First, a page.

Those who turn to Scripture the most often are more hopeful and forgiving even when faced with difficulties, according to the American Bible Society's 2021 State of the Bible survey.
The findings based on data gathered between January 4 and January 29 were presented in the third chapter of the State of the Bible 2021, titled "Hope for the Hurting."
The research examines how people turn to the Bible for comfort when they are stressed, as well as how Scripture may assist suffering people comprehend and deal with their inner traumas.
Using a Hope Agency scale with a range of 3-24 points, the researchers were able to determine "person's confidence that they are able to move themselves forward toward their goals, imagining a preferred future and acting to realize that vision."
According to the ABS' statistics, individuals who were categorized as "Scripture engaged," or those who put a greater focus on Scripture than the general population, had the highest levels of hope, scoring 18 on the Hope Agency scale.
Hopeful amid stressful circumstances
These hopeful adults also reported average stress levels, scoring 13 on a scale of 0-40, as opposed to 14 for all adults, 12 for those who defined themselves as "Bible disengaged," and 15 for those who fell somewhere in between the two categories, referred to as a "movable middle."
Notwithstanding, although Scripture Engaged individuals have stress levels that are comparable to the general population, they have a high degree of hope, as per the study. According to the researchers, "The higher levels of hope give clues to how the Bible may help them engage with stress and look toward the future with expectancy."
With the exception of the Scripture engaged, other groups including the Bible disengaged, and the Movable Middle, reported the same hope index of 15.
Americans who engage with Scripture reported the most severe impacts of trauma, with many describing themselves as having suffered trauma at some time in their lives that continues to affect them now.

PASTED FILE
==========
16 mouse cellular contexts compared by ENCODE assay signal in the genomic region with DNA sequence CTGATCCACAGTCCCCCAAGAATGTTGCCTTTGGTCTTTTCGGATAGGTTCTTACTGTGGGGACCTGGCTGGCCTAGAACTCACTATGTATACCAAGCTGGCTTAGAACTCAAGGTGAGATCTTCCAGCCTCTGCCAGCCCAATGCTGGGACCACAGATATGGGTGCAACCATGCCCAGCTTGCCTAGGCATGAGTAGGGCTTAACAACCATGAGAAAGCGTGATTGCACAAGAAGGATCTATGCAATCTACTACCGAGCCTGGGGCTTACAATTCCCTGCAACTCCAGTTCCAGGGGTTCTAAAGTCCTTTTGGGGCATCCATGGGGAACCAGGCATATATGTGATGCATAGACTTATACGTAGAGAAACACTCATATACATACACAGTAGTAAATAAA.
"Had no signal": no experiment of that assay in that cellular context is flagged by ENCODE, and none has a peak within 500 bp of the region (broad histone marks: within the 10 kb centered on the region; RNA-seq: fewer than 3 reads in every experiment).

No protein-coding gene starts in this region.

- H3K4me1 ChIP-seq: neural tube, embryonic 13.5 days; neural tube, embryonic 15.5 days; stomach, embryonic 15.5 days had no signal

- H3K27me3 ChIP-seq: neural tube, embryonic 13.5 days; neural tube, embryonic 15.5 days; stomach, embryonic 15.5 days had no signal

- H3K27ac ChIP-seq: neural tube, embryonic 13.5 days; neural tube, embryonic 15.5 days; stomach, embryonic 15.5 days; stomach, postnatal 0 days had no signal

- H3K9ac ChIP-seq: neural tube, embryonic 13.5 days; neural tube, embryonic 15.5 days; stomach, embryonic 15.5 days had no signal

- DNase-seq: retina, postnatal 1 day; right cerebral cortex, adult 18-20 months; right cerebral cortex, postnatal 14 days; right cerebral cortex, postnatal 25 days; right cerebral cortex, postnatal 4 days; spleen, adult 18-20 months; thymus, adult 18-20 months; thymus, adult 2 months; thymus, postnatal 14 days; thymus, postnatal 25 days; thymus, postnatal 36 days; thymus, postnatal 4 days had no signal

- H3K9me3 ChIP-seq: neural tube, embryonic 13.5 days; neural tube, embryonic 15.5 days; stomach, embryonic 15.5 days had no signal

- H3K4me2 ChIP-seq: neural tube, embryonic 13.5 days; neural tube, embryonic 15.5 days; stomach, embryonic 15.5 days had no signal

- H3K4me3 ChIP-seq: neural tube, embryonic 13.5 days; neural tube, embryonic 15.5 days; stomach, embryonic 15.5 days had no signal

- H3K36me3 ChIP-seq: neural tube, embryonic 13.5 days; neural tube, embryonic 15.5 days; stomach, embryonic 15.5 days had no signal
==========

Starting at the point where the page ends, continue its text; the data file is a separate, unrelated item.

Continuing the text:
On that topic, the National Council for Mental Wellbeing reports that "70 percent of adults in the U.S. have experienced some type of traumatic event at least once in their lives." By the age of sixteen, "more than two thirds of children reported at least one traumatic event," according to the Department of Health and Human Services.
Despite those sad stats, the ABS study asserted that "a strong relationship with the Bible often coexists with - and could even be compelled by - the hardships of life. Being rooted in the Bible does not preclude tough circumstances but may provide respite and hope in spite of them."
Scripture involvement was shown to be a reliable predictor of a person's capacity to forgive, despite the presence of long-term trauma in their lives.
"Scripture engagement is significantly related to evidence of forgiveness," ABS affirmed. "The more Scripture Engaged someone is, the more likely they are able to forgive others."
Earlier this year, the American Bible Society launched a website that provides information for people and groups seeking biblical assistance for emotional difficulties, which they refer to as "heart wounds." Those seeking for support or those who believe they can be of help may visit hope.americanbible.org . Resources available were tailored to meet various needs.